There is > 3% absolute difference between the O2 saturation in the right hand (preductal) and foot (postductal) on 3 separate measurements taken 1 h apart.
All neonates with a positive screen should undergo a comprehensive evaluation for CHD and other causes of hypoxemia (eg, various respiratory disorders, CNS depression, sepsis) typically including a chest x-ray, ECG, echocardiography, and often blood testing. Sensitivity of pulse oximetry screening is slightly > 75%; the CHD lesions most often missed are left heart obstructive lesions (eg, coarctation of the aorta).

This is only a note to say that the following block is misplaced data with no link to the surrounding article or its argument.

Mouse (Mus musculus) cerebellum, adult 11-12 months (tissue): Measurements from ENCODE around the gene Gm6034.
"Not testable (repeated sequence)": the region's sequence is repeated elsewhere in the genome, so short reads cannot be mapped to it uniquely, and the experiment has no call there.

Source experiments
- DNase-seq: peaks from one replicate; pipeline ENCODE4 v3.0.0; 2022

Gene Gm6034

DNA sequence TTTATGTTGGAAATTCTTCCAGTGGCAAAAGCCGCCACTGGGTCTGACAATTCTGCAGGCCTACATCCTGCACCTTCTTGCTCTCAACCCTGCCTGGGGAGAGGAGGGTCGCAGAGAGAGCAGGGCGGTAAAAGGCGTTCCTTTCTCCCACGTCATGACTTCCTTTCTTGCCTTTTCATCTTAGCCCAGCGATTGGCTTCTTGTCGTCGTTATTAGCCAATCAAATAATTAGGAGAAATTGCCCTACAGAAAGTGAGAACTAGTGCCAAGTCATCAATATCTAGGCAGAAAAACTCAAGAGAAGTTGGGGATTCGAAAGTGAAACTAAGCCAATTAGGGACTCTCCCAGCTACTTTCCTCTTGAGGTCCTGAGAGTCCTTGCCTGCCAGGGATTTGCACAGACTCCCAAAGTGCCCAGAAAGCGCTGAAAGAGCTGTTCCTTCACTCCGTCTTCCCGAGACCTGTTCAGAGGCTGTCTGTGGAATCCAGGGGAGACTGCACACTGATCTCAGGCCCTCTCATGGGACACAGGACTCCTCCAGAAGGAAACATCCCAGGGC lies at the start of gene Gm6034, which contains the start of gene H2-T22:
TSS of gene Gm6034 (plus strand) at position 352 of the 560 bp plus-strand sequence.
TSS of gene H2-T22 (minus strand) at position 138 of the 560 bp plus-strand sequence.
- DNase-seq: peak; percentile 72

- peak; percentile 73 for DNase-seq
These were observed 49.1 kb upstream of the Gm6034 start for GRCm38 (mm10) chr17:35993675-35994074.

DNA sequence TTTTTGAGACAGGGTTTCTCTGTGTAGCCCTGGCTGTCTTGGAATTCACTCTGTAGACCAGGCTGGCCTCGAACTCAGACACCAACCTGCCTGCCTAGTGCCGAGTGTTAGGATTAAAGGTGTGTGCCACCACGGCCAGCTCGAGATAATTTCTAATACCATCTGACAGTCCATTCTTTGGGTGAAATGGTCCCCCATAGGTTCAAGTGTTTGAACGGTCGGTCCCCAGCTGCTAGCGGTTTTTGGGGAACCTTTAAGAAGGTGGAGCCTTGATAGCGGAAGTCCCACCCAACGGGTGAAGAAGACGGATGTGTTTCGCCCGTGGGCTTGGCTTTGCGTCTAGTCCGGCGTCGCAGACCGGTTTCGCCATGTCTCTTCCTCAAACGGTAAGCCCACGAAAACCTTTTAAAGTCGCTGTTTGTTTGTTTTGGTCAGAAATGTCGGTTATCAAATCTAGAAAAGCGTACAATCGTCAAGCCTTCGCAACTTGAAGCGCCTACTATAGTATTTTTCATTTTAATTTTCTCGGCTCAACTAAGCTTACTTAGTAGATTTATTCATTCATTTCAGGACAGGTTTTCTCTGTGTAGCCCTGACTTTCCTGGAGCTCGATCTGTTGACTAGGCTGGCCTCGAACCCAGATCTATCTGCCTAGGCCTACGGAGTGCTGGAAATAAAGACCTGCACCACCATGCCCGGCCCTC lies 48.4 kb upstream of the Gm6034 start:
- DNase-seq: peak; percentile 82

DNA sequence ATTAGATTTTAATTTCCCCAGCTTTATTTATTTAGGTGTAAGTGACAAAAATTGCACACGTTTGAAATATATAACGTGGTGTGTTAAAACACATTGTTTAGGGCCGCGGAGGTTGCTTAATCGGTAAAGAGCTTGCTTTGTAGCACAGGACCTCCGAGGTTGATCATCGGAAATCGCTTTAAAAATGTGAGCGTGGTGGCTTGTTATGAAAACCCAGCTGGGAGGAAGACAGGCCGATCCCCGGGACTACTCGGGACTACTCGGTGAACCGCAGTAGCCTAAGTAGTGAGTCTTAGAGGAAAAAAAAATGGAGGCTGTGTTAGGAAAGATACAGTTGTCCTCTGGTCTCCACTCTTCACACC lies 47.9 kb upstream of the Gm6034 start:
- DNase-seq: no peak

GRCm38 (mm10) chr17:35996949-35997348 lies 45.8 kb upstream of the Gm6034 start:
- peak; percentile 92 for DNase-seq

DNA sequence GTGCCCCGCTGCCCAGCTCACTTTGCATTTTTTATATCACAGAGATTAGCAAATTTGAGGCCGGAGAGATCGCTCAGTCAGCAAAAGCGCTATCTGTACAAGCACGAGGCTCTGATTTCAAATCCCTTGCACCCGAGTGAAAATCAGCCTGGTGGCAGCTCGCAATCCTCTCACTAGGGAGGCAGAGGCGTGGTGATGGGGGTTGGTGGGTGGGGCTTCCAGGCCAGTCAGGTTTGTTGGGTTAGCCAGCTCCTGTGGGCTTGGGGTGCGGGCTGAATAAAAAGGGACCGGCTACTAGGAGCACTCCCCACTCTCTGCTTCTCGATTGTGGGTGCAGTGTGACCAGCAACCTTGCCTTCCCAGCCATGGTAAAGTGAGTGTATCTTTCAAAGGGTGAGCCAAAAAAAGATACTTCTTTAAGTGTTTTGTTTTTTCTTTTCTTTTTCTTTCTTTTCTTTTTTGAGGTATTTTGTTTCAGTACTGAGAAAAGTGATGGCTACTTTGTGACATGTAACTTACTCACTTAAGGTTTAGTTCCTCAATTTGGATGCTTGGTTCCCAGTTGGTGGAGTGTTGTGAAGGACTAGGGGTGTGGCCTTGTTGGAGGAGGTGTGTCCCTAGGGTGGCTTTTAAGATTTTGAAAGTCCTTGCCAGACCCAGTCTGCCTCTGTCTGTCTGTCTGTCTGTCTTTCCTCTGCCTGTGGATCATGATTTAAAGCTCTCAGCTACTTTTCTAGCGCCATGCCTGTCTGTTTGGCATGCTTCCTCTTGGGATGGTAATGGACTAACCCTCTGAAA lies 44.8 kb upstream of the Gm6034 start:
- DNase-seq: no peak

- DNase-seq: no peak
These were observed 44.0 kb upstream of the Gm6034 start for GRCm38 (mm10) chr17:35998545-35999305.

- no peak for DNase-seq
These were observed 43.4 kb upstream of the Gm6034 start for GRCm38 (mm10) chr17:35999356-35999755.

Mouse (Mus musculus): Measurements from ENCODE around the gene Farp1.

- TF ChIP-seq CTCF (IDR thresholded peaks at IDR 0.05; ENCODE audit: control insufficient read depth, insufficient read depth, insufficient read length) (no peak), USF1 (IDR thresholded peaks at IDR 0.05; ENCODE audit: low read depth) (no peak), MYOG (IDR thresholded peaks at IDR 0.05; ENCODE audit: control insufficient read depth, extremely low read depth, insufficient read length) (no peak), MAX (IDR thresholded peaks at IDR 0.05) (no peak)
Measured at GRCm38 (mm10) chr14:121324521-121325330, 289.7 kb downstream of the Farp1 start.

Cardiac MRI or CT angiography may clarify important anatomic details. Cardiac catheterization with angiocardiography is occasionally needed to confirm the diagnosis or to assess severity of the anomaly; it is done more often for therapeutic purposes.
After medical stabilization of acute HF symptoms or cyanosis, most children require surgical or transcatheter repair; the exceptions are certain VSDs that are likely to become smaller or close with time or mild valve dysfunction. Transcatheter procedures include balloon atrial septostomy for palliation of severely cyanotic neonates with transposition of the great arteries, balloon dilation of severe aortic or pulmonary valve stenosis, and transcatheter closure of cardiac shunts (most often atrial septal defect and PDA).
Acute, severe HF or cyanosis in the first week of life is a medical emergency. Secure vascular access should be established, preferably via an umbilical venous catheter.